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Editorial

A spectacle of diminishment

/ 05:22 AM December 15, 2017

The appearance of four associate justices of the Supreme Court—three sitting, one recently retired—at the House justice committee investigating the impeachment complaint against Chief Justice Maria Lourdes Sereno on Monday was a terrible blow to the prestige of the Court itself. Not because the members of the high tribunal are exempt from testifying in congressional proceedings, but because they ended up dragging the Court through a sordid confessional melodrama where they proved, not that Sereno committed impeachable offenses, but that the present Court is a bitterly divided one, riven by personal grievances.

“The Chief Justice is not the Supreme Court,” Associate Justice Noel Tijam told the committee. He meant that the tribunal is constitutionally designed to be a collegial decision-making agency, but none of the examples given by him or the other justices proved that Sereno was usurping the powers or prerogatives of the Court. Indeed, none of them argued that Sereno should be impeached. The most that Associate Justice Teresita De Castro could say in her second appearance before the committee was to confess her conviction that Sereno had a pattern of ignoring her recommendations.

“Five years, I’ve repeatedly talked to her. Yet, she doesn’t stop disregarding the things she should inform the en banc about. Until when will we suffer?” De Castro said.

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This doesn’t make sense. If, as Tijam rightly points out, the Chief Justice is not the Supreme Court, what has stopped the members of the tribunal, in the five years that Sereno has served as first among equals, from demanding a change in the way it is run? Indeed, the voting record of the justices shows that the tribunal is far from being a Sereno Court. Sereno has voted with the minority on many of the biggest, most consequential cases; De Castro, on the other hand, has voted with the majority to grant bail to former senator Juan Ponce Enrile and former president Gloria Arroyo, to allow the burial of the remains of the dictator Ferdinand Marcos in the Libingan ng mga Bayani, to favor President Duterte’s imposition of martial law in the entirety of Mindanao.

That’s for the disposition of cases, some might argue. De Castro is talking about the administration of the Court. But the same dynamics are in place; Sereno does not have the numbers on her side. She does, however, have some leverage by virtue of her post; she can exercise this leverage according to her discretion. That’s De Castro’s real issue. When Justice De Castro asks, “Until when will we suffer?,” she means to say she has never come to terms with Sereno’s surprise appointment as chief justice.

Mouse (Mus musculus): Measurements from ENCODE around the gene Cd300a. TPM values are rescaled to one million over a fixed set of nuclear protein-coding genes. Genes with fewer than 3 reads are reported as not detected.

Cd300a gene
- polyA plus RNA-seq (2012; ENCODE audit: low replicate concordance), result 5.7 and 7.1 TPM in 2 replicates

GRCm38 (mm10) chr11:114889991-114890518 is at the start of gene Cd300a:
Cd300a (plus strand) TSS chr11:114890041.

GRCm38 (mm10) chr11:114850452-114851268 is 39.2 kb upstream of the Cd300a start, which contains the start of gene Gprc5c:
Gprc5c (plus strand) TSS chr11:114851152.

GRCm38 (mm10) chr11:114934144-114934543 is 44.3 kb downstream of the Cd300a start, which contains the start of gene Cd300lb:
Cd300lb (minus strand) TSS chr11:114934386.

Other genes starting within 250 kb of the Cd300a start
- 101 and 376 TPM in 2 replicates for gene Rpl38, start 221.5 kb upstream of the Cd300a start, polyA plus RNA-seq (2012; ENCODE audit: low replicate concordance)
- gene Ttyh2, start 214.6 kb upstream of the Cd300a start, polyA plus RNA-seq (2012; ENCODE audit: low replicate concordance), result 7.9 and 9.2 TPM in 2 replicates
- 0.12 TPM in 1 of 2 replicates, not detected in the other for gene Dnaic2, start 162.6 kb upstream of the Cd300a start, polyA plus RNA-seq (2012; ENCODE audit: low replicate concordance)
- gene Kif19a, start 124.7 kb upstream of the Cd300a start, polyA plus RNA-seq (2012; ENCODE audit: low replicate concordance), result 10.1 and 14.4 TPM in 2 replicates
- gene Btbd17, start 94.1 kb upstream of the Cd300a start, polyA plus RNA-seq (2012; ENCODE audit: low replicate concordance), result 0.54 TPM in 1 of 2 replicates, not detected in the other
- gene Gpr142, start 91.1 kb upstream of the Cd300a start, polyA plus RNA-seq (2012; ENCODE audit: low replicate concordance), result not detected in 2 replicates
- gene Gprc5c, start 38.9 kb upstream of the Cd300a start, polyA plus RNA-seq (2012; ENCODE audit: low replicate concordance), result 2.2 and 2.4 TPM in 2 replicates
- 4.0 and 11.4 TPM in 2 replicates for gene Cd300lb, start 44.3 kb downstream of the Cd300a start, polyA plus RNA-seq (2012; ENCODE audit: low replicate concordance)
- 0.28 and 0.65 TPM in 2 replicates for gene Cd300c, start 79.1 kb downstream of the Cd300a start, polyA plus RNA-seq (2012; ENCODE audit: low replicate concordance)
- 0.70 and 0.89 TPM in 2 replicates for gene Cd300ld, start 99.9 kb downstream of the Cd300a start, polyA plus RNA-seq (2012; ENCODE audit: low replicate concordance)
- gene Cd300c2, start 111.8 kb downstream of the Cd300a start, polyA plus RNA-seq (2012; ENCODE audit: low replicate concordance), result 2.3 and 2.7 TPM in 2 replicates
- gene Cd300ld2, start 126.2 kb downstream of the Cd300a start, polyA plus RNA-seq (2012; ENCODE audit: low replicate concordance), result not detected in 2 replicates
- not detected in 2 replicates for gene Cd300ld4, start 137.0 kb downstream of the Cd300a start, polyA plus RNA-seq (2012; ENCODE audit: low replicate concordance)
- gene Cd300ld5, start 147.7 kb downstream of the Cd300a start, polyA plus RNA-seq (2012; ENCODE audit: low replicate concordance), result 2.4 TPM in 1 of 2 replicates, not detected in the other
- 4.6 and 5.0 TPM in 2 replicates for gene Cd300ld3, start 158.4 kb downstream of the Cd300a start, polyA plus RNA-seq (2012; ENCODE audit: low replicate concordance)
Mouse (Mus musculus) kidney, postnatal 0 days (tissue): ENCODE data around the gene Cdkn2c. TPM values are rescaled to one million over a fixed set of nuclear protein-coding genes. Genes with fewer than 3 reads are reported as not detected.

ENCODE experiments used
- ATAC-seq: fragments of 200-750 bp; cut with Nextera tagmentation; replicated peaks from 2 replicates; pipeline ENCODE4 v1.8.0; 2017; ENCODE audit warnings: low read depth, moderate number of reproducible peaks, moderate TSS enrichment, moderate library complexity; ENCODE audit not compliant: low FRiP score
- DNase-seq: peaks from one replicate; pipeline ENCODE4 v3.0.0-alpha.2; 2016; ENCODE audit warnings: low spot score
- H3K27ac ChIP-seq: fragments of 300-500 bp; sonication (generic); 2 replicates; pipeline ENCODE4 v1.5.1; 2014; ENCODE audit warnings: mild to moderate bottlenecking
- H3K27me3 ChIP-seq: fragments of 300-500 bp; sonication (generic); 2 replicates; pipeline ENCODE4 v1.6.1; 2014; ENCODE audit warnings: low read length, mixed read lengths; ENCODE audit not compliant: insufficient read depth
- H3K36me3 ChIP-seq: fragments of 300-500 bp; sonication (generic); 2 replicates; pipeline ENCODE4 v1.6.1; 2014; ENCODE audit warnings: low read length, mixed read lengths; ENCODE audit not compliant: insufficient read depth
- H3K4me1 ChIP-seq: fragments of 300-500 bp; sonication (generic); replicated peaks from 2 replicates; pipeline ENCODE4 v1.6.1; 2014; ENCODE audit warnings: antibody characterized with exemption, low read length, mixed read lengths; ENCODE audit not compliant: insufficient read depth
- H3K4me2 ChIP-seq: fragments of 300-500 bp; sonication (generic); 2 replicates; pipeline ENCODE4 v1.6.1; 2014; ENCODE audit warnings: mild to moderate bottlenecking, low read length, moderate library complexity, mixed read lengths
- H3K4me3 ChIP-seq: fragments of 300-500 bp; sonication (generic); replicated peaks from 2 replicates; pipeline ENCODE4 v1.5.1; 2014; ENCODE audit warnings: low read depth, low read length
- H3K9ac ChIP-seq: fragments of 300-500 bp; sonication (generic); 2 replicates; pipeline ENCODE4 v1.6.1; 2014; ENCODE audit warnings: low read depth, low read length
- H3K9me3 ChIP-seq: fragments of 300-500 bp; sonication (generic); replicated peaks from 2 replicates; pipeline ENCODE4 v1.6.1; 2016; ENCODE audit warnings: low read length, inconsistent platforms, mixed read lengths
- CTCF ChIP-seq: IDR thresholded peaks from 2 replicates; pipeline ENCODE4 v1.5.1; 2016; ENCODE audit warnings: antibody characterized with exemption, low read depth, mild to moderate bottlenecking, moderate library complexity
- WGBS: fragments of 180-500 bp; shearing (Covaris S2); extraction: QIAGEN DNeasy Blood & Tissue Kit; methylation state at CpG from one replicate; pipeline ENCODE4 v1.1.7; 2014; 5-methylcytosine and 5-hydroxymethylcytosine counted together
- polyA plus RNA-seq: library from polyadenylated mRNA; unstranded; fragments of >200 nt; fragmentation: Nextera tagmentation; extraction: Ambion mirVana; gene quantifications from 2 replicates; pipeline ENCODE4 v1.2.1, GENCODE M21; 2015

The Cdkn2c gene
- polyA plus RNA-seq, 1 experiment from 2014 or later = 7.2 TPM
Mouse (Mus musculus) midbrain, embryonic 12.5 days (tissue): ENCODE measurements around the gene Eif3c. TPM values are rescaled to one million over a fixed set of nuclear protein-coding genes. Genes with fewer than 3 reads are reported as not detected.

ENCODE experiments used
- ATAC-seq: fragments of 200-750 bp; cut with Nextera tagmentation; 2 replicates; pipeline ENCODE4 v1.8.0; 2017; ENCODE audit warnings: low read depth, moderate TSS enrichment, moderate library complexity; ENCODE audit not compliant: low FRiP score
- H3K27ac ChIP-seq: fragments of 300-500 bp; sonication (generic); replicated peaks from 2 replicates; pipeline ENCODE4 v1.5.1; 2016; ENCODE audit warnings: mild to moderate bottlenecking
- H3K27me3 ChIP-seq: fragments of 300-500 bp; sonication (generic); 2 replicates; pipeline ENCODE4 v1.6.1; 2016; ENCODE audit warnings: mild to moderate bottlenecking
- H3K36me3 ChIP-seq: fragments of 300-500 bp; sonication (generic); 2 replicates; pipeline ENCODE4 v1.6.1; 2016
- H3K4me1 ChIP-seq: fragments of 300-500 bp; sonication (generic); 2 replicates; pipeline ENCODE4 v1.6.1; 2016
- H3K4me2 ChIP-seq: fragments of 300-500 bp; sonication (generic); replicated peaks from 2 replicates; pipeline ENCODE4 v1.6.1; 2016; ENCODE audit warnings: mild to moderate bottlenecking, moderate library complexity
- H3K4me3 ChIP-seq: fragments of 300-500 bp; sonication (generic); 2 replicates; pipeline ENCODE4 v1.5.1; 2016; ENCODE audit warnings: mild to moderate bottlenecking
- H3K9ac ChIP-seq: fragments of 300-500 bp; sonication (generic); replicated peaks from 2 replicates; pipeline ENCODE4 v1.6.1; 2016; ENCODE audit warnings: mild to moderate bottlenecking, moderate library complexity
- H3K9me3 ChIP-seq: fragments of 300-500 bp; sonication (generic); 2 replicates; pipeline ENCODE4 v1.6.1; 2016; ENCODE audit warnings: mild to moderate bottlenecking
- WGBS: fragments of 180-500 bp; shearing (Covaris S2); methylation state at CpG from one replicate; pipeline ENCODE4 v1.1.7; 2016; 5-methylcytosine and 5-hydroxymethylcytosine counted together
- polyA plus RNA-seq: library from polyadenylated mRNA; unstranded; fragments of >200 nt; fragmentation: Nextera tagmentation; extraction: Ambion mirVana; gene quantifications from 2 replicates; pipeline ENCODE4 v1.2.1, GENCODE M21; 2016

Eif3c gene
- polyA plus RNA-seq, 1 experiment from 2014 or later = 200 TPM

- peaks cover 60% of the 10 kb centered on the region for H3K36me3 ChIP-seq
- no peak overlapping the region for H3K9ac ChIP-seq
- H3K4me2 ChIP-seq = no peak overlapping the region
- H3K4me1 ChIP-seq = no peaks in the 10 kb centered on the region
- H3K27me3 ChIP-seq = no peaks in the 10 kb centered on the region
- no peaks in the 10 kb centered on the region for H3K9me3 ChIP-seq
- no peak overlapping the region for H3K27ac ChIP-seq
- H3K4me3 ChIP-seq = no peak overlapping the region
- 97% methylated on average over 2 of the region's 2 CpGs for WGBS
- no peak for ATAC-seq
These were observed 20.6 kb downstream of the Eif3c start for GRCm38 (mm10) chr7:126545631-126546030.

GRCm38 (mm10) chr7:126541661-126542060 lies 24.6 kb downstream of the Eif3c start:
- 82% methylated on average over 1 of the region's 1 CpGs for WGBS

Associate Justice Francis Jardeleza and retired justice Arturo Brion questioned Sereno’s alleged “manipulation” of the Judicial and Bar Council’s nomination process for Supreme Court positions, which affected Jardeleza’s own nomination. In

the end, then President Benigno Aquino III appointed Jardeleza, then the solicitor general, but the damage to the working relationship between Sereno and Jardeleza, already strained for years, was done. But again, the most that they could

say was that Sereno had made “a very questionable move,” and that she had committed “most malicious” acts. But did these rise to the level of an impeachable offense?

Jardeleza also raised the issue of Sereno’s opposition to his position on Itu Aba, when he was solicitor general representing the Philippines in the arbitral tribunal case against China. Charges of treason had been exchanged, but Senior Associate Justice Antonio Carpio had also been alarmed over Jardeleza’s position then. Should Carpio also be impeached?

On the Itu Aba issue, serious policy differences surfaced, but these do not rise to the level of an impeachable offense.

The end result was a spectacle of diminishment; with every grievance, every confession, that came out of the justices’ mouths, the majesty of the Court—that mystique, that institutional reputation, which helps the Court persuade the public to accept its sometimes controversial decisions—shrank.

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Who benefits from a diminished Supreme Court?

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